Mini Cooper 1962

As the original Fiat 500 celebrates its 60th anniversary, we take a look back at the cars that took the automobile from expensive curiosity, well and truly into the mainstream. Some cars have been more innovative, some more popular and many have been better looking, but when it comes to bringing mobility to the people and to cementing the automobile’s place in our shared cultural history, the cars that follow are in a league of their own.

Ford Model T – 1908

1908 Ford Model T

The car itself may have been comfortably into its second decade of existence, but the Ford Model T is the vehicle that kick-started the automotive revolution. The first car was built on an automated assembly line to continually save costs, which were then passed onto potential byuers through smaller and smaller price tags. In production for 19 years, the car was built around the world and became owned by over half of all American drivers. By the time it was replaced by the Model A, Ford had built 14.68 million.

Austin 7 1922

Austin Swallow 2 Seater. (1927-1932)

The Cadillac Type 53 (1916) may have been the first car to hit upon the idea of a three-pedal box and gear lever, but the Austin Seven is the car that made the clutch, brake, accelerator pedal and handbrake positions the global standard. And that’s because even though it didn’t sell in particularly huge quantities, the design was licensed and replicated around the world. It also set the template for compact car packaging (it was just 1.9 meters long and 1.06 meters wide) that would persist until the Mini (also built by Austin) came along in 1959.

Volkswagen Beetle 1938

Original Beetle

The Beetle was to Europe what the Ford Model T was to the US. An affordable, practical car for the masses. It was so good that even its connections with Hitler couldn’t stop it from being a hit. Its rear-mounted air-cooled engine layout would inspire the Fiat 500 and of course, provide the foundation on which the equally iconic Porsche 911 would be built. The car was built around the world and stayed in production until 2003 when example number 21,529,464 rolled off the production line in Mexico.

Citroen 2CV 1948

1948 Citroen 2CV

The story behind this car is almost as well known as the car itself. Designed specifically to meet the needs of rural France, the Citroen 2CV had to offer enough headroom so that it could be driven while wearing a hat. It had to accommodate a medium-sized farm animal in the rear and had to be able to offer a ride smooth enough as to not break a single egg, even when negotiating a freshly ploughed field. It also had to be simple enough to run so that it could be maintained with the typical tools found on a farmyard. The result was a French automotive icon that stayed in production with minor changes until 1990 and solidified Citroen‘s reputation as the world’s most innovative company when it comes to suspension systems.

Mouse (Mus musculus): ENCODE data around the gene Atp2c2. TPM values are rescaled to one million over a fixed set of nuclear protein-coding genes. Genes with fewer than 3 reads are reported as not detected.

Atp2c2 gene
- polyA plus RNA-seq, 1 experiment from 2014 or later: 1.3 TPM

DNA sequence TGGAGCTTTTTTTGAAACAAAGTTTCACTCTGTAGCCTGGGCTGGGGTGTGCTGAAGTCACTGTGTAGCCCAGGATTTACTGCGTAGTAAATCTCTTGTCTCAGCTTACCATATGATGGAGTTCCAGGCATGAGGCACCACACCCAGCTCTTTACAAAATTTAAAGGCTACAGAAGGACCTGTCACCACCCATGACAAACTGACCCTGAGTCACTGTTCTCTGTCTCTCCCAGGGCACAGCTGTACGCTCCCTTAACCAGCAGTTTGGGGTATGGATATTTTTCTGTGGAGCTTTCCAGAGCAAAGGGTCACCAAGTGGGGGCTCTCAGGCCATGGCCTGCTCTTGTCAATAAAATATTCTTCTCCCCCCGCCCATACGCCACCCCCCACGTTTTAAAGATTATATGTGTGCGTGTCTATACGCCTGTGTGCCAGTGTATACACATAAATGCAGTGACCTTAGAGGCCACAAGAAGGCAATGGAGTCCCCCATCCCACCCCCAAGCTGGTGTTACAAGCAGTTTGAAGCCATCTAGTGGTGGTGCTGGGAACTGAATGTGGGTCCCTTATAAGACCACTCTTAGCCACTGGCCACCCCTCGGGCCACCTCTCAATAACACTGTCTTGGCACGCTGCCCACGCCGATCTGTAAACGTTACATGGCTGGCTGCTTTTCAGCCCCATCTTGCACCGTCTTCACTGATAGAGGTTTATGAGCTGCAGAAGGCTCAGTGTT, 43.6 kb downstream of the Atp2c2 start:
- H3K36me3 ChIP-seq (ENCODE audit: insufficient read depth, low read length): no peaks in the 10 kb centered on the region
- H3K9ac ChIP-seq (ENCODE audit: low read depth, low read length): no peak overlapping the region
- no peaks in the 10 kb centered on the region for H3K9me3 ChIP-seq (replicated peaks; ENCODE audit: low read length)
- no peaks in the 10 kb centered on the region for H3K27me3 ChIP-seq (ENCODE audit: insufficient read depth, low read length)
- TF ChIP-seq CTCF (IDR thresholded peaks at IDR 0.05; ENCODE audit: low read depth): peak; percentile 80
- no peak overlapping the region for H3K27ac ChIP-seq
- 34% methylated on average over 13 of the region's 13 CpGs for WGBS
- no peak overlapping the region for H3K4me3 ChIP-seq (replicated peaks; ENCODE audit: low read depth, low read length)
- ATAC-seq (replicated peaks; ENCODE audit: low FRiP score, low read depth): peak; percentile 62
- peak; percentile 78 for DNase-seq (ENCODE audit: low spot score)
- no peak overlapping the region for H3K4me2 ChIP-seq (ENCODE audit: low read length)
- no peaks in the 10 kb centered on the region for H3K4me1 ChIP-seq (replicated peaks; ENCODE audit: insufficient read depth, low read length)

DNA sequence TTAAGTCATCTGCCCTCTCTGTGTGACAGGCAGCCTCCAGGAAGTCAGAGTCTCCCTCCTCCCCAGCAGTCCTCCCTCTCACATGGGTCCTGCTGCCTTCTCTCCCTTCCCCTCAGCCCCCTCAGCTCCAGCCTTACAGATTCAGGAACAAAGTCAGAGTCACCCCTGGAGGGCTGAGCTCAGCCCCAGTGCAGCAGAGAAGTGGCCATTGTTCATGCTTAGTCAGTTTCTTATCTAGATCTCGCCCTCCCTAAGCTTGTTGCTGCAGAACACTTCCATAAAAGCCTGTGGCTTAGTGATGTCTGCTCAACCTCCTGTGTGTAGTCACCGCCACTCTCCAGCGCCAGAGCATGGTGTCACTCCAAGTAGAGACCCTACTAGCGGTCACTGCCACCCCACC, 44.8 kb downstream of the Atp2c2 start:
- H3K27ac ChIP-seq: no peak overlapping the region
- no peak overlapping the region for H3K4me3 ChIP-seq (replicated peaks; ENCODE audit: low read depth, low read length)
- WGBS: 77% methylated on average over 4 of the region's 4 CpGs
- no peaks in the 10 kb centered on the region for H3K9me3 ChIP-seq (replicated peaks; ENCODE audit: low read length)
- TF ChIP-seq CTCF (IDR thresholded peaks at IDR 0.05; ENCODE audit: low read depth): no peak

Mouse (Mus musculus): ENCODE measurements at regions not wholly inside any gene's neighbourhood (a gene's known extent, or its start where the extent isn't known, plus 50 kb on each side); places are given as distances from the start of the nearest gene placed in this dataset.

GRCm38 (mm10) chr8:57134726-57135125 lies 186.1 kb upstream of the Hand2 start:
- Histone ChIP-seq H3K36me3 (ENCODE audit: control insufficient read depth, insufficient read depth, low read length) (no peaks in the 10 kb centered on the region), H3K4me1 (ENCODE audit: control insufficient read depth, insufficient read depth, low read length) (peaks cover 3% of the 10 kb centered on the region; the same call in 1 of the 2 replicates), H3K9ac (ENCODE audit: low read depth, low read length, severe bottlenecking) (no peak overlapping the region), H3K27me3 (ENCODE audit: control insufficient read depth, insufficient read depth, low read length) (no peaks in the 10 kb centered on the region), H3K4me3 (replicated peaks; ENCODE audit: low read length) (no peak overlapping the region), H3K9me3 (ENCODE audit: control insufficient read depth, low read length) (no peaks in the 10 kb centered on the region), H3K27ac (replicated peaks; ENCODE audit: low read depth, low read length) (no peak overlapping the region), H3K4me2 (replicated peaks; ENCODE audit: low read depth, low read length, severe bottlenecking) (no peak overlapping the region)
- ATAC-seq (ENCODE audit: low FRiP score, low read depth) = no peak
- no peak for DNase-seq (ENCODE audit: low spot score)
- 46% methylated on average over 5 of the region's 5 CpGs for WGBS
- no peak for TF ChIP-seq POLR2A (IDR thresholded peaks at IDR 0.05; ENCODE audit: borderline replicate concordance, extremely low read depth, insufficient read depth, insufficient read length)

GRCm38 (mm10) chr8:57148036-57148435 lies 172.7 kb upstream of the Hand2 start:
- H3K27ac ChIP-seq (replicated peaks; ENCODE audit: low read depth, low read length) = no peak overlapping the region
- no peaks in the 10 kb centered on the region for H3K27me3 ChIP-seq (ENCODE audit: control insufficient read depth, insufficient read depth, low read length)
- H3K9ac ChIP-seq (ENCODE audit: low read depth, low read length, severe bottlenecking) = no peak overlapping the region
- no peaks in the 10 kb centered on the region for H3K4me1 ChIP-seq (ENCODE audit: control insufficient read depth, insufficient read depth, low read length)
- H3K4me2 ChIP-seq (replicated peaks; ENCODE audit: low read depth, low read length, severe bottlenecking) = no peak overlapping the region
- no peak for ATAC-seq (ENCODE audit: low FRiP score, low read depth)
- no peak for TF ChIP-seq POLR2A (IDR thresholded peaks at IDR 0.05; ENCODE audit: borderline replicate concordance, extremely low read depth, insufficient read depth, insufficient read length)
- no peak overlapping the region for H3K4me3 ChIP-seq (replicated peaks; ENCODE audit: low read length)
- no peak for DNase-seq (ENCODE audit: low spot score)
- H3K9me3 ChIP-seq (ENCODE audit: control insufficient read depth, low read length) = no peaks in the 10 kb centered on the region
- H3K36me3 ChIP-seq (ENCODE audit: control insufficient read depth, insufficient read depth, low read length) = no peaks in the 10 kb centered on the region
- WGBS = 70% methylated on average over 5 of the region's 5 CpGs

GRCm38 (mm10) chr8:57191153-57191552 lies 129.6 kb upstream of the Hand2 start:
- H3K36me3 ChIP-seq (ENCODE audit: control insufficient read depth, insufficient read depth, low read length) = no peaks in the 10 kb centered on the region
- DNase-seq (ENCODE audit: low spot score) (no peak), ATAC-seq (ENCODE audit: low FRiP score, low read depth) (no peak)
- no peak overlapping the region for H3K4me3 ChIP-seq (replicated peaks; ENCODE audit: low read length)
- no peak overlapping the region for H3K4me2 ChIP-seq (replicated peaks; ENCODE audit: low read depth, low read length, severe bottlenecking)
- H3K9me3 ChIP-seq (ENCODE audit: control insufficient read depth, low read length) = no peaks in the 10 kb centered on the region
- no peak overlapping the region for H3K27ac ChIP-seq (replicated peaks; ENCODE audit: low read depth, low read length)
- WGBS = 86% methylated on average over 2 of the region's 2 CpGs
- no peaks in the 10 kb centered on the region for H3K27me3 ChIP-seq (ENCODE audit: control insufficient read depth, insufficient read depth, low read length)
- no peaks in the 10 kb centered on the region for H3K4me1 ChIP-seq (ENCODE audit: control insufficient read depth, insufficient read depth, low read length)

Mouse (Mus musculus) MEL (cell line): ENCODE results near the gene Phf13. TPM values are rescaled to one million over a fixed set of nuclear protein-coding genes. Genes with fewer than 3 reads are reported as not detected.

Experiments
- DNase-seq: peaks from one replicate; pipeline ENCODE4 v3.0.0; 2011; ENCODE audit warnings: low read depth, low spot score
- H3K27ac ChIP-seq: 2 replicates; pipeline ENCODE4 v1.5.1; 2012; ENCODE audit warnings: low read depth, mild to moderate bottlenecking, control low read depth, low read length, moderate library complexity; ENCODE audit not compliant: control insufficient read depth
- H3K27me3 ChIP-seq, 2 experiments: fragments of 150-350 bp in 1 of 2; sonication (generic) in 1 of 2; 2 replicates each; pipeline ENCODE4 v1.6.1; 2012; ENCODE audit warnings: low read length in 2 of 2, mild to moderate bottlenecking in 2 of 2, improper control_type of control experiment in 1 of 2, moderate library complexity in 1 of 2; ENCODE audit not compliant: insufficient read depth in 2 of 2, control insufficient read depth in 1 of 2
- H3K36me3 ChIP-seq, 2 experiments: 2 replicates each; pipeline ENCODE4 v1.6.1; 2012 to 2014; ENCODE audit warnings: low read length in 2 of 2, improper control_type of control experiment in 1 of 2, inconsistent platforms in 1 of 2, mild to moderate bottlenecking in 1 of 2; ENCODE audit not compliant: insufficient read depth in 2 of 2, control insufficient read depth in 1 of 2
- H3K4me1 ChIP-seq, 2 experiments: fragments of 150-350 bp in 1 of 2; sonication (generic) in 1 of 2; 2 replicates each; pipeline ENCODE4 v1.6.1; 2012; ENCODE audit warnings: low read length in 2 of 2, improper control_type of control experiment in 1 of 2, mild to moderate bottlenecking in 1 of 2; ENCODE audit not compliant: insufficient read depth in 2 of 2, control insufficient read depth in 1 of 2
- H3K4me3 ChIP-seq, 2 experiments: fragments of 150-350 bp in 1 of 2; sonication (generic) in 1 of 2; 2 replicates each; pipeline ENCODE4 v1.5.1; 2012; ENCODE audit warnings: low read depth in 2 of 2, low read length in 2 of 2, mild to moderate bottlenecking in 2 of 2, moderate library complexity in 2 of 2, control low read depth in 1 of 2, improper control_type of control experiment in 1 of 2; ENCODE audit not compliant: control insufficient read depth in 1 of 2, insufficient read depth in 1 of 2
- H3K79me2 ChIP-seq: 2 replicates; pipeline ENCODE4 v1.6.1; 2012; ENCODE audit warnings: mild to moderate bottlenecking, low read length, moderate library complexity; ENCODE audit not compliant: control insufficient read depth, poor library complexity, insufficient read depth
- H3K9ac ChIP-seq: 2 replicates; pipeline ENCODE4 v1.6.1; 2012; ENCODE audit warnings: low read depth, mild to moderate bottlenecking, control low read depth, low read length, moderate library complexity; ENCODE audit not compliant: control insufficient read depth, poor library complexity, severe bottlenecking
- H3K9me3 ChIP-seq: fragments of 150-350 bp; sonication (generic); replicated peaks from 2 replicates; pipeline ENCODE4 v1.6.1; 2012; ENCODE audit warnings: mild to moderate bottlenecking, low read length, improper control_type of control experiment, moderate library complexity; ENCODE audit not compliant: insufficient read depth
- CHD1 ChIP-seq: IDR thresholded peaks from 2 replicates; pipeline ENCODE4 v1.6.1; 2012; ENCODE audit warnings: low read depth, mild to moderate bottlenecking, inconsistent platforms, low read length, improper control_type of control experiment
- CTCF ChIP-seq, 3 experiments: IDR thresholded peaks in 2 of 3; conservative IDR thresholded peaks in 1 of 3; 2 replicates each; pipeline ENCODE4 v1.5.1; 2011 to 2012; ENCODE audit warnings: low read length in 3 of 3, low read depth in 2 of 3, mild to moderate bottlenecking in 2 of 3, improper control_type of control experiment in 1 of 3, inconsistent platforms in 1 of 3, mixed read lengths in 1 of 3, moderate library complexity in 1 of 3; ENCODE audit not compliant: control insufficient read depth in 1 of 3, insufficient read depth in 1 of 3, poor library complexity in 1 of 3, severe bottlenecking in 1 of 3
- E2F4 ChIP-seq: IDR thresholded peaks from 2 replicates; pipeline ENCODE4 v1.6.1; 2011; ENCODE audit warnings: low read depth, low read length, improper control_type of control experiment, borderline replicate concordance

Fiat 500 1957

Fiat 500 1957

Essentially the world’s first city car, the original Fiat 500 was built to compete with motorcycles and scooters and so had to be priced accordingly. Yet it was equal parts ingenious and affordable. Sticking a tiny air-cooled engine in the trunk meant that the car could actually seat four even though it was just 2.97 meters from nose to tail. That little 479cc two-cylinder engine was also extremely reliable because it was extremely simple and extremely familiar to many of its owners who were upgrading from two to four wheels.

Mini 1959

Mini Cooper 1962

It can’t claim to be the world’s first city car, nor the first with front-wheel drive. But it was the first car to feature a transversely mounted engine to save space and to come with the gearbox mounted under the engine. The Mini could carry four passengers plus luggage and was incredibly fun to drive. It was the final nail in the UK’s motorcycle industry which, until that point had been the world’s best, and was one of the first “classless” cars, just as likely to be driven by movie stars and singers as by people working on the factory floor.

Ford Mustang 1964

Promotional studio shot of a 1964 Ford Mustang, 1964.

No list of cars that brought mobility to the masses would be complete without the original Ford Mustang. The first car to be marketed directly to teenagers as much as their parents, this car was so sensational upon its launch that Ford sold over a million within 18 months. No car has ever come close to bettering that record, even one available in more than one country.

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